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Six SUNY Potsdam students strike gold this summer at Nevada and Alaska mines

SUNY Potsdam geology students Garrett Lee of Hopewell Junction and Nathan Peirce of Huevelton prepare to climb into the helicopter that took them to their internship site each day with the Hecla Greens Creek Mining Company in Alaska.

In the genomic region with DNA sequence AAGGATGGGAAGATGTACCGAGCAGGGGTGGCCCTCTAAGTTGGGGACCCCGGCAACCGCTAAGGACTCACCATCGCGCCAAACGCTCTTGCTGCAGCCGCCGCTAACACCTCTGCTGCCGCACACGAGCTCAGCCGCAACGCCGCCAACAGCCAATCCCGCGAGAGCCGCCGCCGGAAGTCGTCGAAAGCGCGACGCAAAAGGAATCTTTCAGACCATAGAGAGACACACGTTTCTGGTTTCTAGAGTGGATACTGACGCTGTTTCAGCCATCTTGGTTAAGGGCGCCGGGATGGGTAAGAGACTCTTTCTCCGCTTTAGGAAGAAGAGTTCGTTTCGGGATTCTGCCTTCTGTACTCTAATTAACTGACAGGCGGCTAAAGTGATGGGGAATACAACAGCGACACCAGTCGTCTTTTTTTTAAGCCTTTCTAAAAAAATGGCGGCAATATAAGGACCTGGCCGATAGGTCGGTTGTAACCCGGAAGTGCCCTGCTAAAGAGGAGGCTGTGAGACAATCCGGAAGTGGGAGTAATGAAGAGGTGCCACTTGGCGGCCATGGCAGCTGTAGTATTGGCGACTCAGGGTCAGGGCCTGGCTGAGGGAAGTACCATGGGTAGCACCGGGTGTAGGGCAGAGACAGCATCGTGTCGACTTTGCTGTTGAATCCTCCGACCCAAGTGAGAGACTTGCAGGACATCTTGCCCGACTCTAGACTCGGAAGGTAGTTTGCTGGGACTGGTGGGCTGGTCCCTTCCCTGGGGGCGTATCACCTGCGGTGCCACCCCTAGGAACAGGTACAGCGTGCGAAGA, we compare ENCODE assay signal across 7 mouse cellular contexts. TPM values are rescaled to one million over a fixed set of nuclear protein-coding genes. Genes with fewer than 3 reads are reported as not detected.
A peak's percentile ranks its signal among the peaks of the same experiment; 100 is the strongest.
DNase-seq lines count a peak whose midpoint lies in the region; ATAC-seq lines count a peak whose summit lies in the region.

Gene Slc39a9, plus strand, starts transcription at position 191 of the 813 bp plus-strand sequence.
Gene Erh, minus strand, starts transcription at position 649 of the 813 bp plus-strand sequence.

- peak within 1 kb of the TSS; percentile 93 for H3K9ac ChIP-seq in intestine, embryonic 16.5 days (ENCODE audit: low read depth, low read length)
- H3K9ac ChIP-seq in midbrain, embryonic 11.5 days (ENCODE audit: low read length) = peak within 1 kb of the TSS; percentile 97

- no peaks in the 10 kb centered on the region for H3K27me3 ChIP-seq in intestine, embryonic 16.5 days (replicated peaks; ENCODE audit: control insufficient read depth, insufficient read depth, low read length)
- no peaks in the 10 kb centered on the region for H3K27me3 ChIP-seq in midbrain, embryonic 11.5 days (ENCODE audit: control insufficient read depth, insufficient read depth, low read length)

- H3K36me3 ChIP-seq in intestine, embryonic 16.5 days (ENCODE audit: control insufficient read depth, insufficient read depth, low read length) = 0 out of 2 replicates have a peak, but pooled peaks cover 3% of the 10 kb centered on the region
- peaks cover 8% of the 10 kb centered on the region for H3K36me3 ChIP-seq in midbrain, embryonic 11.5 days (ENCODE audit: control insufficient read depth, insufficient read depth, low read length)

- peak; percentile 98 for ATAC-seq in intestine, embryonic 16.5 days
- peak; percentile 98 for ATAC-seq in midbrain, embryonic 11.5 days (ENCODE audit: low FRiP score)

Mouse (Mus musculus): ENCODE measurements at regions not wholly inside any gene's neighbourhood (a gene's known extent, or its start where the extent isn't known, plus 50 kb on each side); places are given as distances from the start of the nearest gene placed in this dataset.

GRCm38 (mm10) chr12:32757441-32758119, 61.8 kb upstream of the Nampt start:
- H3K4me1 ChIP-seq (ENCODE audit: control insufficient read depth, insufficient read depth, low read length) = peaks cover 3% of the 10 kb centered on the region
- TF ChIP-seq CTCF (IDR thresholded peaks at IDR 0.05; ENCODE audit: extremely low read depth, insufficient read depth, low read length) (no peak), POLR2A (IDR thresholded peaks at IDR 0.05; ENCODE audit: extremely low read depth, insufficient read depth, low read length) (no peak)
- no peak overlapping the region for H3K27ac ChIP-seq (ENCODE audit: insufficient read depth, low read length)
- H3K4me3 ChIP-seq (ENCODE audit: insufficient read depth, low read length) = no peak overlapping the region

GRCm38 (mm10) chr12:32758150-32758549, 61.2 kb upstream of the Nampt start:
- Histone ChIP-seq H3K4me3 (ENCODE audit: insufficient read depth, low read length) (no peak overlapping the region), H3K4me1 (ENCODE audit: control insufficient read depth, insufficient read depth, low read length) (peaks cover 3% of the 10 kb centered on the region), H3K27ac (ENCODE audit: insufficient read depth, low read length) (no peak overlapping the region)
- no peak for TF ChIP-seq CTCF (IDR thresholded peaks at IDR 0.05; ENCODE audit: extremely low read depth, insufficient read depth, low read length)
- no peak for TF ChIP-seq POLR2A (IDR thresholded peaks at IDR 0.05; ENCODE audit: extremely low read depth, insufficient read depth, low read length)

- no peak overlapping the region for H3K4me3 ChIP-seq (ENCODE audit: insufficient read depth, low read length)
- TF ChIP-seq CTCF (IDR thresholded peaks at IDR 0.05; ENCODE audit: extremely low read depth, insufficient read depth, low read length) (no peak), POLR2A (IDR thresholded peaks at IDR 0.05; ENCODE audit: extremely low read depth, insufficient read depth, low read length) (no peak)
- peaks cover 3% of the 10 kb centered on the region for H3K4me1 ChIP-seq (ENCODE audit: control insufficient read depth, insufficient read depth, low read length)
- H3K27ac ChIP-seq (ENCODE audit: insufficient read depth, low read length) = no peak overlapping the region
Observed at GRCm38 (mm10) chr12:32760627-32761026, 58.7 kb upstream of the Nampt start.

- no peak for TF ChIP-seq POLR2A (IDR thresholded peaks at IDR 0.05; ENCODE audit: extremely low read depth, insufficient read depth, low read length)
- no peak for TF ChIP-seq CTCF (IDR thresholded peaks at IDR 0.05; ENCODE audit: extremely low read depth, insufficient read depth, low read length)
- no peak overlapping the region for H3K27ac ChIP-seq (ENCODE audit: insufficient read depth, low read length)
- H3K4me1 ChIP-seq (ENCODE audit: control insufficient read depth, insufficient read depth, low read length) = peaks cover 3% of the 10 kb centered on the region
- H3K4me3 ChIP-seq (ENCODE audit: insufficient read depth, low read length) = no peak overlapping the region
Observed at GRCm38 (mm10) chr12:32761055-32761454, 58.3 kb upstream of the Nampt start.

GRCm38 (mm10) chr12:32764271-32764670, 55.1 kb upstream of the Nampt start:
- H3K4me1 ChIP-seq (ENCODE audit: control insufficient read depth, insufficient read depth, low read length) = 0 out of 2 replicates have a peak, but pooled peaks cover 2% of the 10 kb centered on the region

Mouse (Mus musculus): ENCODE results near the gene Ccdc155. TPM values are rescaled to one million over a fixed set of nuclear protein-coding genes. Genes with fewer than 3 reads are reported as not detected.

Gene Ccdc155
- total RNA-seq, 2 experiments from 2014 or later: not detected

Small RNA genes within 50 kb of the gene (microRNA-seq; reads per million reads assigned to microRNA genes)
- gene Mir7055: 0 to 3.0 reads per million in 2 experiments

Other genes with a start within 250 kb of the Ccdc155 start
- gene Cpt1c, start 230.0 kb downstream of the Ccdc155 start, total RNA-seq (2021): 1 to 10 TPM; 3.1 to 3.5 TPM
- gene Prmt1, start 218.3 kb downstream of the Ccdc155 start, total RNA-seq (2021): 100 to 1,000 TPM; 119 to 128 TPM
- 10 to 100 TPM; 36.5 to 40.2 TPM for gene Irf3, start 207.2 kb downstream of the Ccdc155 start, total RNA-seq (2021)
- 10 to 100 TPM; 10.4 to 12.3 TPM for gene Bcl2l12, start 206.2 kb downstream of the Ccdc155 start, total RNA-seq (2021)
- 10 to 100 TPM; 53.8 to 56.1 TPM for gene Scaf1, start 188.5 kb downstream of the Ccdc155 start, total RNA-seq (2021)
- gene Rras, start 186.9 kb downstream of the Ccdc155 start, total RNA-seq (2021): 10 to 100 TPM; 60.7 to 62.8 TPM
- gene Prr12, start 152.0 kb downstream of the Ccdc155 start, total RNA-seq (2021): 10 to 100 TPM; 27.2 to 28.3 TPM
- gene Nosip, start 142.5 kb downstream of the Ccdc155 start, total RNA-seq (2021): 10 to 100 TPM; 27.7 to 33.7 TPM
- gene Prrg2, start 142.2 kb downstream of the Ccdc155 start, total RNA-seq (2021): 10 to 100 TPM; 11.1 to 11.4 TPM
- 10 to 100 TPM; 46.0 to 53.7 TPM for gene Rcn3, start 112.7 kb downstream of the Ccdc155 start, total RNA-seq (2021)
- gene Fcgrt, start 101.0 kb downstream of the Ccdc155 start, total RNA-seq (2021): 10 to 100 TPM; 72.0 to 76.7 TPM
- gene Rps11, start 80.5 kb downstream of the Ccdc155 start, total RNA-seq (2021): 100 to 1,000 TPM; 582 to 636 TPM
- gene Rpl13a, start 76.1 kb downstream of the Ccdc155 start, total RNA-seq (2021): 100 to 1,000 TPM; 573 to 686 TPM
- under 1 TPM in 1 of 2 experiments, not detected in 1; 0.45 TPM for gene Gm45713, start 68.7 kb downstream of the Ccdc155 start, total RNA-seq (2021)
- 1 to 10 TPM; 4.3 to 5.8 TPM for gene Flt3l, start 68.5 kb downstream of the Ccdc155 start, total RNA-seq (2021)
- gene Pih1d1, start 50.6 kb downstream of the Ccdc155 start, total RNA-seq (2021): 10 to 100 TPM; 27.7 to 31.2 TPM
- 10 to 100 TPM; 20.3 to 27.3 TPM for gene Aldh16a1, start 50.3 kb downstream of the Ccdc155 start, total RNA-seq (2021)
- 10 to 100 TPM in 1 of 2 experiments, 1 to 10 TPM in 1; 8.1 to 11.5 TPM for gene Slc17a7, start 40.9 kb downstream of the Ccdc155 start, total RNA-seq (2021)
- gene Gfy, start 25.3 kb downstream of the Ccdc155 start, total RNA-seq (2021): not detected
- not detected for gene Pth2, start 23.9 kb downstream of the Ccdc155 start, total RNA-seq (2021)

Six SUNY Potsdam geology students spent their summer interning at gold mines in Alaska and Nevada and getting a first-hand look at the rewards and challenges of working in the mining industry. Douglas Eck of Attica, Dan Ingersoll of Buffalo, Jake Seller of Saranac and Josh Sovie of Ogdensburg spent three months in Nevada working for Barrick Gold Corp., the largest gold mining company in the world. Garrett Lee of Hopewell Junction and Nathan Peirce of Heuvelton were on duty in Alaska with Hecla Greens Creek Mining Company. The students were encouraged by SUNY Potsdam Assistant Professor of Geology Dr. Christopher R. Kelson to apply for summer internships in the mining industry. Dr. Kelson, who has worked with several international mining companies since 1992, served as the students' academic advisor and helped them set up the internships. "The internships provide each student with a unique and challenging opportunity to use their geological knowledge learned at SUNY Potsdam to address real-world issues and problems. The internships also reveal potential career paths within the mining industry that exist for students who earn a degree in geology. Internships within the mining industry are highly competitive and have traditionally been filled by students from the large mining-oriented schools. The mere fact that eight of our students were awarded internships over the past two summers, with six internships completed just this summer alone, is astounding," Dr. Kelson said. "The summer internships are not easy and carry a lot of responsibility. The students are continually working with other mine geologists, staff and interns and the decisions and determinations they collectively make ultimately affect hundreds of workers and the overall mining operation," Dr. Kelson noted. Even though his days started by waking up at 3 a.m. to catch the 4:30 a.m. bus to get to his work location in Crescent Valley, Ingersoll said the long days and hard work were well worth it for the experience he and the others working in Nevada received. "I logged core that the drill rigs retrieved from the surrounding area, mainly from the Cortez Hills area, which is a new project. I washed, photographed and stored the core boxes in the new warehouse," Ingersoll said. "Above all, my favorite job was actually assisting Dr. Kelson out in the field. I got a lot of hands-on field experience as an exploration geologist that other geologists at the mine weren't getting. I helped collect samples for analysis and wrote descriptions and now I am doing laboratory research with Dr. Kelson on the samples we collected."   Eck's expertise in the field earned him a position at the Barrick Goldstrike Mine as a mine geologist for the next two years. He began his internship on June 6th and is still there mapping the geology and geologic structures on the open pit highwall, logging core samples for rock mechanics, drilling, and monitoring highwall stability. "Potsdam prepared me very well," Eck noted. "My structural geology course was very important and I use it daily when mapping. The gold is very much structurally controlled, so being able to identify structures is a must." Sovie agreed that his time at Potsdam was instrumental in his success at the Barrick Cortez Gold Mine. "I was most surprised about how much I had learned here at Potsdam. I was nervous about whether or not I had learned enough to be able to do a real geology job," Sovie said. "After I started though, I realized that had more than enough knowledge not only to do a good job, but a great job. My supervisors were continuously impressed by the knowledge the other Potsdam geologists and I received here at Potsdam." His work at the mine has now heavily influenced his career path. "I had planned to go to graduate school for geophysics, but I wasn't sure what branch," Sovie said. "Now I know I want to pursue the mineral exploration branch of geophysics. I was offered another internship next summer and am planning on going back for another summer before graduate school." The area in Alaska that Lee and Peirce worked in was so remote, they had to be flown in and out by helicopter everyday. "We flew in a helicopter out to our starting destination in the woods where we would take soil samples and GPS points or do geologic mapping," Peirce said. "Garrett and I also did core logging, inspected surface drills, helped build drill pads and did some line cutting." Lee noted that beyond the work at the mine, there were many enriching experiences with the wildlife. As an environmental studies minor, he enjoyed taking hundreds of photos of the beauty around him. "There is so much wildlife out there," Lee said of the Admiralty Island, AK, location. "I saw humpback and killer whales and salmon jumping in the air multiple times up out of ocean. I saw both The Herbert and Mendenhall Glaciers, mountain goats, ravens, black-tailed deer and grizzly bears only 50 feet away in the woods." All six of the interning students recommend that all students make an effort to participate in internships during their academic career. "If anyone is thinking about doing a summer internship in any field, I would highly recommend it," advised Sovie. "Not only will you get to find out what its like working in your field in the real world, you will also make lots of new friends and important business contacts." Seller agrees. "I strongly suggest that students take opportunities like this and run with them," he said. "It's a once in a lifetime experience that can lead to a job straight out of school. If nothing else, it sets good guideline to what students may or may not want to do after leaving school." Of the eight students who took part in mining internships over the last two years, three have been offered and have accepted full-time jobs with the companies and others have received extended employment offers as a direct result of successfully completing their respective summer internships. "We could not be more proud of these students," Dr. Kelson said. "They all completed their respective internships in a highly professional manner and did a great job. They have helped establish SUNY Potsdam in the mining industry and have shown that our students are among the best there are and can compete with anybody." The students will be sharing their summer internship experiences on Wednesday, Oct. 29, and Wednesday, Nov. 12, as part of the Brown Bag Seminar Series offered by the Department of Geology. Presentations will begin at noon in Timerman Hall 121. The event is free and the public is invited to attend. For more information about SUNY Potsdam's Department of Geology, visit